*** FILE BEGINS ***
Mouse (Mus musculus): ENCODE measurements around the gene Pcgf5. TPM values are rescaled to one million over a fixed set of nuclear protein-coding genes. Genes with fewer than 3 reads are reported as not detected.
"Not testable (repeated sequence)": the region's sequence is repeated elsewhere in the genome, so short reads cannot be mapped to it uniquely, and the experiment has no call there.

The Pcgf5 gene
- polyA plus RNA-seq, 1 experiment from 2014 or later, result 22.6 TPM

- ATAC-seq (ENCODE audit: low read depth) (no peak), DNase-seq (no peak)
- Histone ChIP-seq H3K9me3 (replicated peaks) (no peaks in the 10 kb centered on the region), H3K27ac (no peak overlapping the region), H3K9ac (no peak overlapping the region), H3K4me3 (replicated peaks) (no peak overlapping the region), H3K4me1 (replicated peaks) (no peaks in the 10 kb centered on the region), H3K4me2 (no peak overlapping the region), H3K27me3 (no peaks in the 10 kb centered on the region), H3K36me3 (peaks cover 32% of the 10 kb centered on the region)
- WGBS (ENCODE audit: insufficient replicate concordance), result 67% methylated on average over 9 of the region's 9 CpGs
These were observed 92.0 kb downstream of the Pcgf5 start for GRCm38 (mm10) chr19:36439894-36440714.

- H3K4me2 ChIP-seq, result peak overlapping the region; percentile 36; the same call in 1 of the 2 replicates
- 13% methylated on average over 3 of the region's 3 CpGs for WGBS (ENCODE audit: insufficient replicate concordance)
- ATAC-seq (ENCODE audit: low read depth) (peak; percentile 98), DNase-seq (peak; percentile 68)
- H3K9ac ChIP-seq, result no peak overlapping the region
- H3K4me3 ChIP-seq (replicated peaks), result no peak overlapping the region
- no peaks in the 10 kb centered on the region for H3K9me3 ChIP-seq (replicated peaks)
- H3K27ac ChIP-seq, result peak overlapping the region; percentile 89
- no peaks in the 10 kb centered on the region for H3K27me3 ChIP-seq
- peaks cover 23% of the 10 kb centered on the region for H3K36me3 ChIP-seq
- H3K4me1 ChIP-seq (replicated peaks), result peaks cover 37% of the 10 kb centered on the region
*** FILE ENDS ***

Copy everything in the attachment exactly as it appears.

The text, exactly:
Mouse (Mus musculus): ENCODE measurements around the gene Pcgf5. TPM values are rescaled to one million over a fixed set of nuclear protein-coding genes. Genes with fewer than 3 reads are reported as not detected.
"Not testable (repeated sequence)": the region's sequence is repeated elsewhere in the genome, so short reads cannot be mapped to it uniquely, and the experiment has no call there.

The Pcgf5 gene
- polyA plus RNA-seq, 1 experiment from 2014 or later, result 22.6 TPM

- ATAC-seq (ENCODE audit: low read depth) (no peak), DNase-seq (no peak)
- Histone ChIP-seq H3K9me3 (replicated peaks) (no peaks in the 10 kb centered on the region), H3K27ac (no peak overlapping the region), H3K9ac (no peak overlapping the region), H3K4me3 (replicated peaks) (no peak overlapping the region), H3K4me1 (replicated peaks) (no peaks in the 10 kb centered on the region), H3K4me2 (no peak overlapping the region), H3K27me3 (no peaks in the 10 kb centered on the region), H3K36me3 (peaks cover 32% of the 10 kb centered on the region)
- WGBS (ENCODE audit: insufficient replicate concordance), result 67% methylated on average over 9 of the region's 9 CpGs
These were observed 92.0 kb downstream of the Pcgf5 start for GRCm38 (mm10) chr19:36439894-36440714.

- H3K4me2 ChIP-seq, result peak overlapping the region; percentile 36; the same call in 1 of the 2 replicates
- 13% methylated on average over 3 of the region's 3 CpGs for WGBS (ENCODE audit: insufficient replicate concordance)
- ATAC-seq (ENCODE audit: low read depth) (peak; percentile 98), DNase-seq (peak; percentile 68)
- H3K9ac ChIP-seq, result no peak overlapping the region
- H3K4me3 ChIP-seq (replicated peaks), result no peak overlapping the region
- no peaks in the 10 kb centered on the region for H3K9me3 ChIP-seq (replicated peaks)
- H3K27ac ChIP-seq, result peak overlapping the region; percentile 89
- no peaks in the 10 kb centered on the region for H3K27me3 ChIP-seq
- peaks cover 23% of the 10 kb centered on the region for H3K36me3 ChIP-seq
- H3K4me1 ChIP-seq (replicated peaks), result peaks cover 37% of the 10 kb centered on the region